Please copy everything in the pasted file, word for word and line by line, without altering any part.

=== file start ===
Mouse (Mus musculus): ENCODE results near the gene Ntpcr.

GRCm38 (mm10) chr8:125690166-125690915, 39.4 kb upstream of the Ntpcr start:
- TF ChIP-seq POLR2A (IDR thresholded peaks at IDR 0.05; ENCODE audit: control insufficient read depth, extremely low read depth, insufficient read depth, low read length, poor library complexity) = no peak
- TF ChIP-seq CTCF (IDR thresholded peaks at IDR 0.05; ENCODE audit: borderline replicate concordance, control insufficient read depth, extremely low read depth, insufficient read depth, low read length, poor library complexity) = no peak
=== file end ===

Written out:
Mouse (Mus musculus): ENCODE results near the gene Ntpcr.

GRCm38 (mm10) chr8:125690166-125690915, 39.4 kb upstream of the Ntpcr start:
- TF ChIP-seq POLR2A (IDR thresholded peaks at IDR 0.05; ENCODE audit: control insufficient read depth, extremely low read depth, insufficient read depth, low read length, poor library complexity) = no peak
- TF ChIP-seq CTCF (IDR thresholded peaks at IDR 0.05; ENCODE audit: borderline replicate concordance, control insufficient read depth, extremely low read depth, insufficient read depth, low read length, poor library complexity) = no peak